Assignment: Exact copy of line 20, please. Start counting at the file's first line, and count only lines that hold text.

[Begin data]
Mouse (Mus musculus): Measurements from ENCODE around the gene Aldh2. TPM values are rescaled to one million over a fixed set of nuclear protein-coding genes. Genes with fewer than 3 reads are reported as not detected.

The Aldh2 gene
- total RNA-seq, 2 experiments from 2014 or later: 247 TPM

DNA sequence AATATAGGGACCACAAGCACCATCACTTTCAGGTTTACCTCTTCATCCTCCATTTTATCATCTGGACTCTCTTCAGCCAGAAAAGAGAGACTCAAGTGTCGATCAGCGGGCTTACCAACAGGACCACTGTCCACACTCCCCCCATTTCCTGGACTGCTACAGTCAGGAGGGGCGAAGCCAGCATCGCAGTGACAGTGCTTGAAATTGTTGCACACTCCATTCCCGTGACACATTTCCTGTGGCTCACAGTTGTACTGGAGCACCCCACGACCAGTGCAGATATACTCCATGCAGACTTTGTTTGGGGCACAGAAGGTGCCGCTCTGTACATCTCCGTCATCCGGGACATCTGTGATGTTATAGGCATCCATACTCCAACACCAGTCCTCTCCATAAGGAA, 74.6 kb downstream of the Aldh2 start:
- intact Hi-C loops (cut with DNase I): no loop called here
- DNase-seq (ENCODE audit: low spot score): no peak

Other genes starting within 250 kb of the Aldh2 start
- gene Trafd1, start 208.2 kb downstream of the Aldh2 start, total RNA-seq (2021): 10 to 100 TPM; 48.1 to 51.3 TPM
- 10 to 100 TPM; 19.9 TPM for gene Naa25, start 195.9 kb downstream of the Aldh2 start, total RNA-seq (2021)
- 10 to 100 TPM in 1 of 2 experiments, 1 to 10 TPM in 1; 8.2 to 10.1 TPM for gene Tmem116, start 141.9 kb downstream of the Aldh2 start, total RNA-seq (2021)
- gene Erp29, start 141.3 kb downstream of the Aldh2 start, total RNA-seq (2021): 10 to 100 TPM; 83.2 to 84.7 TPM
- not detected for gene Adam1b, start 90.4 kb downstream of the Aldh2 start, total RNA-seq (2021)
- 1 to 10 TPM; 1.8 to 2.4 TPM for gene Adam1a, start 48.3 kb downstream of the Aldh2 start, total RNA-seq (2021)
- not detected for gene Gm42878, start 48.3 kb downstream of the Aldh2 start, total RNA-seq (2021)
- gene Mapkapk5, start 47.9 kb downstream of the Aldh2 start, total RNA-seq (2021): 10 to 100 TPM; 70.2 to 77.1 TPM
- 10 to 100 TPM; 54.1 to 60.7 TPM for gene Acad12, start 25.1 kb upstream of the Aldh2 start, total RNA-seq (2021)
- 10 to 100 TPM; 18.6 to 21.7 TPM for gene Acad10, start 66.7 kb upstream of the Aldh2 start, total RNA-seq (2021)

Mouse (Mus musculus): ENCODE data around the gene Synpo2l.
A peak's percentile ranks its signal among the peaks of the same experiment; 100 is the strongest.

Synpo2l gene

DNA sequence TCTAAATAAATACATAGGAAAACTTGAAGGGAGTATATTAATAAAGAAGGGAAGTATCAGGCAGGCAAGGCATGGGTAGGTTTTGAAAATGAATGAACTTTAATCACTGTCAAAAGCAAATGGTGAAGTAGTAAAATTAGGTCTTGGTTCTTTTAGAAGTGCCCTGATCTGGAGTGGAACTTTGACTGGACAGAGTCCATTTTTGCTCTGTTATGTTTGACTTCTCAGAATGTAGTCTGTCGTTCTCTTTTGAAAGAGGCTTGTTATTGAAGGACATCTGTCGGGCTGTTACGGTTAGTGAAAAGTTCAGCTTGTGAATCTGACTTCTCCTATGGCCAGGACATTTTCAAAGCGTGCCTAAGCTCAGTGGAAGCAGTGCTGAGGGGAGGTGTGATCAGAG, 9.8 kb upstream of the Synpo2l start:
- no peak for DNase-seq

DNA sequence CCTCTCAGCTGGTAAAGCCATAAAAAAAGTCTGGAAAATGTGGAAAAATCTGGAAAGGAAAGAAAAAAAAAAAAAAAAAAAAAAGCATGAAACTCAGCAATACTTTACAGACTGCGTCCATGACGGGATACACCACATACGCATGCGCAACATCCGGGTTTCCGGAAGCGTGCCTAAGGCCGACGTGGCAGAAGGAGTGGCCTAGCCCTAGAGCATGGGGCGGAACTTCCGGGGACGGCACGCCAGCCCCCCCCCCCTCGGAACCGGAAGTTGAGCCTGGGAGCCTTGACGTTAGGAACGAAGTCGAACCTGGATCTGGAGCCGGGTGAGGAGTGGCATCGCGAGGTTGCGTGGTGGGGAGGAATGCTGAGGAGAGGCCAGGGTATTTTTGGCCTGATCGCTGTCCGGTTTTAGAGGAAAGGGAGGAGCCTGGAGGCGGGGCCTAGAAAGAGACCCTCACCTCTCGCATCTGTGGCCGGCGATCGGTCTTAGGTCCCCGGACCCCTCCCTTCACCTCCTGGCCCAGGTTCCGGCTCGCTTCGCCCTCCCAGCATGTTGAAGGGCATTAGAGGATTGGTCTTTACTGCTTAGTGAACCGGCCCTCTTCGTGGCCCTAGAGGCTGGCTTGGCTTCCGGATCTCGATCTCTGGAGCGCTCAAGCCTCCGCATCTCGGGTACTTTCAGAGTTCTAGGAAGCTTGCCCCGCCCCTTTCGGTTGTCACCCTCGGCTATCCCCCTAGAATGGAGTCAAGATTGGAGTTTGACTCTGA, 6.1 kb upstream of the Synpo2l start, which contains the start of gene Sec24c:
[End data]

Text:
Synpo2l gene